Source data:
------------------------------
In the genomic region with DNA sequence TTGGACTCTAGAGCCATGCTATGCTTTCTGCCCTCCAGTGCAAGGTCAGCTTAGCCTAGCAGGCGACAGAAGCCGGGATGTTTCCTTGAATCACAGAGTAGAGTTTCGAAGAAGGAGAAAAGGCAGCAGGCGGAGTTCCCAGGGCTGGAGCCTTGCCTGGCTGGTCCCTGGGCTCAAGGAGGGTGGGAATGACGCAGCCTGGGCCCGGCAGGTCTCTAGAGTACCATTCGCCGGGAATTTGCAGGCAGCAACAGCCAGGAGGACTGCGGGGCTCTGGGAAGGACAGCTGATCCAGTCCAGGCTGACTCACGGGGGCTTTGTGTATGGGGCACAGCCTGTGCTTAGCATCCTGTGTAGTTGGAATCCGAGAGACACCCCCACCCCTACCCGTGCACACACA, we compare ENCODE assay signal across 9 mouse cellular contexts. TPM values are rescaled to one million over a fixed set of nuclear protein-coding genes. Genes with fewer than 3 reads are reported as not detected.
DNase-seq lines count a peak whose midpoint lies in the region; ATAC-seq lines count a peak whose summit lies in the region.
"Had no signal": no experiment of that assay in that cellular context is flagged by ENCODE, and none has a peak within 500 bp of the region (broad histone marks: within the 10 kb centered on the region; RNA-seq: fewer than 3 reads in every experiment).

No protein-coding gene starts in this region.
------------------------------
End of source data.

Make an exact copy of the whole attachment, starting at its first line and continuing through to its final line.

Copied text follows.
In the genomic region with DNA sequence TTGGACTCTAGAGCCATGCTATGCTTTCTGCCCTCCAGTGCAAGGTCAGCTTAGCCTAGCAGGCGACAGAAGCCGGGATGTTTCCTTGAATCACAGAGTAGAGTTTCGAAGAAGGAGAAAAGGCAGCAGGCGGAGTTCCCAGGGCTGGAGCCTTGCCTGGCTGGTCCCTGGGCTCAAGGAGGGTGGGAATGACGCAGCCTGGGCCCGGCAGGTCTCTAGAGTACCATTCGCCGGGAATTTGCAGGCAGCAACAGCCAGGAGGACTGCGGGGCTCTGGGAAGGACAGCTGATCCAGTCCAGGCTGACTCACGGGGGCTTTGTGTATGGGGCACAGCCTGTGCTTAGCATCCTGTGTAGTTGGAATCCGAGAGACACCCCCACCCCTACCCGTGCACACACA, we compare ENCODE assay signal across 9 mouse cellular contexts. TPM values are rescaled to one million over a fixed set of nuclear protein-coding genes. Genes with fewer than 3 reads are reported as not detected.
DNase-seq lines count a peak whose midpoint lies in the region; ATAC-seq lines count a peak whose summit lies in the region.
"Had no signal": no experiment of that assay in that cellular context is flagged by ENCODE, and none has a peak within 500 bp of the region (broad histone marks: within the 10 kb centered on the region; RNA-seq: fewer than 3 reads in every experiment).

No protein-coding gene starts in this region.